In other words, integrated design addresses both functional and planning aspects, each of which must be closely considered in a sustainably designed, modern building. For example, a clinic with long-term patients requires a more restrained design combined with a high-level of adaptability that can enable special needs – for, for example, cozier surroundings – to be met. In contrast, a room in an acute hospital may occasionally have the feel of a hotel suite. In our design concepts, we also naturally address the cultural and geographical characteristics of the users. Many of the demands of sustainable design, which define a healing environment, also resonate with ecologically and economically relevant factors, such as the reduction in energy consumption that results from the use of daylight rather than artificial lighting. Sustainable materials and the use of energy-efficient building services also help to minimize the negative environmental impact of a building. At the end of the day, the design of flexible spatial structures that focus on the ever-changing needs of patients reduces the need for later, cost intensive, and operationally complex rebuilding measures.

In addition to this, a building that has been integrally and sustainably designed in line with the principle of the “healing environment” also enhances the image of a health sector facility, both internally and externally. Feel-good workplaces strengthen employee loyalty and satisfaction and reduce levels of fluctuation and staff sickness, which further enhances the positive working climate. A facility becomes more attractive to potential new medical personnel and this, in turn, increases the quality of the medical care that it can provide.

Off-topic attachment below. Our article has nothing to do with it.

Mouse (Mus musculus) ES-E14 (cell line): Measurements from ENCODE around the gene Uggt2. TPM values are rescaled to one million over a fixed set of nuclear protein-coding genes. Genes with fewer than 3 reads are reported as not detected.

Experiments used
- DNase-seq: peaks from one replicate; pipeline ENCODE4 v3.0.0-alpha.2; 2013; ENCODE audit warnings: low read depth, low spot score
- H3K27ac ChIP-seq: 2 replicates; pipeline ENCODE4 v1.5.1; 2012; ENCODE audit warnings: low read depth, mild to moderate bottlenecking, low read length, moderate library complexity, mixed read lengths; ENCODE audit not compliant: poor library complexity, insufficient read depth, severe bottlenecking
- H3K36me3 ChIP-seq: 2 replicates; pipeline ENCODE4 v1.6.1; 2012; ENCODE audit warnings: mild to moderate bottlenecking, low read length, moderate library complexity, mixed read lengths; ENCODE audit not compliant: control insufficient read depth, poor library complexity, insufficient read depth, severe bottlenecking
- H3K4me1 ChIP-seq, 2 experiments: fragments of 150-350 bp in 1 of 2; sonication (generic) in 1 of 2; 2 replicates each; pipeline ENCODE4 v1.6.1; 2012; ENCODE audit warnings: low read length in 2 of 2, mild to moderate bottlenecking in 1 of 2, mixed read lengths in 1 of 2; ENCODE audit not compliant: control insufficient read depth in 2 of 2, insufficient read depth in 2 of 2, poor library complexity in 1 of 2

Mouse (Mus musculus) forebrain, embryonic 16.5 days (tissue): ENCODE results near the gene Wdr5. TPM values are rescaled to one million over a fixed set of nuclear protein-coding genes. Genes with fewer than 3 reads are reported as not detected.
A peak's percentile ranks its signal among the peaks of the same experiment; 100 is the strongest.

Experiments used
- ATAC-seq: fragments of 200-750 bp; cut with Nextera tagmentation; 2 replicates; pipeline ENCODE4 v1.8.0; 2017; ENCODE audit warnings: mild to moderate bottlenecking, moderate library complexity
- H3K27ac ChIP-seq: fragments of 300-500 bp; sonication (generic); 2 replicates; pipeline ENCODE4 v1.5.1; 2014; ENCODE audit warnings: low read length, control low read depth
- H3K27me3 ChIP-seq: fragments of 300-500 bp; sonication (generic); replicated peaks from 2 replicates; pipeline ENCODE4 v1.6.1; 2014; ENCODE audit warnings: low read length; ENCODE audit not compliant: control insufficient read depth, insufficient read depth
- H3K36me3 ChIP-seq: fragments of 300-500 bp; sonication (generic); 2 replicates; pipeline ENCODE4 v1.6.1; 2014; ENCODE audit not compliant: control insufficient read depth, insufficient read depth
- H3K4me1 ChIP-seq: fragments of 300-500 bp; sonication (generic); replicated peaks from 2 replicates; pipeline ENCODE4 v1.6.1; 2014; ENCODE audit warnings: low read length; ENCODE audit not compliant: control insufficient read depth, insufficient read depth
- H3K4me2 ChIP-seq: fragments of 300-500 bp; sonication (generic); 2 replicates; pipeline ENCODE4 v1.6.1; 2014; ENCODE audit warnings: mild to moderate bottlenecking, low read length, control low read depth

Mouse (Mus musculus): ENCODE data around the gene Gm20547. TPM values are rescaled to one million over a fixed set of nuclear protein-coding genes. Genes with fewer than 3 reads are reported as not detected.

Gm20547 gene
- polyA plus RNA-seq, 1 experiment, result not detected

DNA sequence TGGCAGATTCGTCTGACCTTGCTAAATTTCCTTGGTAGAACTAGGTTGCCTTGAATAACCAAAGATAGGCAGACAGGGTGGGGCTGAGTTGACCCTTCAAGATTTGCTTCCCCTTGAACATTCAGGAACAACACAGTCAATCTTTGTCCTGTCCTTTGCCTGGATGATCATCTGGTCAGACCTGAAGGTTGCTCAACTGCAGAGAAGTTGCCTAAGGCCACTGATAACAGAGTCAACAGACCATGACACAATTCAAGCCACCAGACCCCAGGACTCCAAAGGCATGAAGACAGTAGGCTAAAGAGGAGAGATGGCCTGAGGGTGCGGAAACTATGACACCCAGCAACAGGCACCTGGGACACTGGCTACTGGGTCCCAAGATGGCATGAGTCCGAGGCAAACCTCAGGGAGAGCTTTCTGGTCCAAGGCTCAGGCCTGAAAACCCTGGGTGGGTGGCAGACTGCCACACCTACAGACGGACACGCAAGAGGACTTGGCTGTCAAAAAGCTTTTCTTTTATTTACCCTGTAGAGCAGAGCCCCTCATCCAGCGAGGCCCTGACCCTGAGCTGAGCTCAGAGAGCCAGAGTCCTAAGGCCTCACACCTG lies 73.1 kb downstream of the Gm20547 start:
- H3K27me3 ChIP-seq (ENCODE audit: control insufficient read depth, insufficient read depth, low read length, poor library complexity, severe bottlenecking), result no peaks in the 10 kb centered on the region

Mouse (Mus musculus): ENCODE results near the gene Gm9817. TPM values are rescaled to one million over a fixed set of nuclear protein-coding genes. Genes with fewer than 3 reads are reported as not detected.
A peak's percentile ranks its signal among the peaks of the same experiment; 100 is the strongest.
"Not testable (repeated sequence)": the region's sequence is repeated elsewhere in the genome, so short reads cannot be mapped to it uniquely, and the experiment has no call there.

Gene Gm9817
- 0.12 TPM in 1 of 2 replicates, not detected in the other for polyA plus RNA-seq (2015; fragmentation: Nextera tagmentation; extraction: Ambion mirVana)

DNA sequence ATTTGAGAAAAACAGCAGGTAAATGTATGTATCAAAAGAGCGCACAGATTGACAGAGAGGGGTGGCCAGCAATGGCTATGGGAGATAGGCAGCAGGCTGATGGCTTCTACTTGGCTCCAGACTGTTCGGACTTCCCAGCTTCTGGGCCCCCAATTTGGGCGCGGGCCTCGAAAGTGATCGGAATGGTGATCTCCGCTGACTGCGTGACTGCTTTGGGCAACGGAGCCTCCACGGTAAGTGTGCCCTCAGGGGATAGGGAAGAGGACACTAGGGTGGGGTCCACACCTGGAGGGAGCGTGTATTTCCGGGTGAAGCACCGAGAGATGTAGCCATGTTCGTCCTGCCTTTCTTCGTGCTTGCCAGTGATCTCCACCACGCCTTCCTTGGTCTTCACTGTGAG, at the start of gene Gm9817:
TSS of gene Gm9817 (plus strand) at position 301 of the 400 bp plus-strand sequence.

1Rainey, R. M. (2019). Design for Healing: The Transformation of Health-Care Facilities in the United States. SiteLINES: A Journal of Place, 15(1), 3–5. www.jstor.org/stable/26767357
2Ulrich, Roger. (1984). View Through a Window May Influence Recovery from Surgery. Science (New York, N.Y.). 224. 420-1. 10.1126/science.6143402.

Swiss Paraplegic Group. © Hannes Henz
Swiss Paraplegic Group. © Hannes Henz
Room on the intensive station, Swiss Paraplegic Group. © Hannes Henz
Room on the intensive station, Swiss Paraplegic Group. © Hannes Henz
Cafeteria, Swiss Paraplegic Group. © Hannes Henz
Cafeteria, Swiss Paraplegic Group. © Hannes Henz
Petra Hemmi

Petra Hemmi, Dipl. Architektin ETH, studied architecture at ETH Zürich, where she was also a design and diploma assistant of the architecture chair. In 1995, she and Serge Fayet established Hemmi Fayet Architekten AG (integrated into ATP Zurich in 2024), which has developed into a specialist hospital design company.

Petra Hemmi
Head Architect at ATP Zurich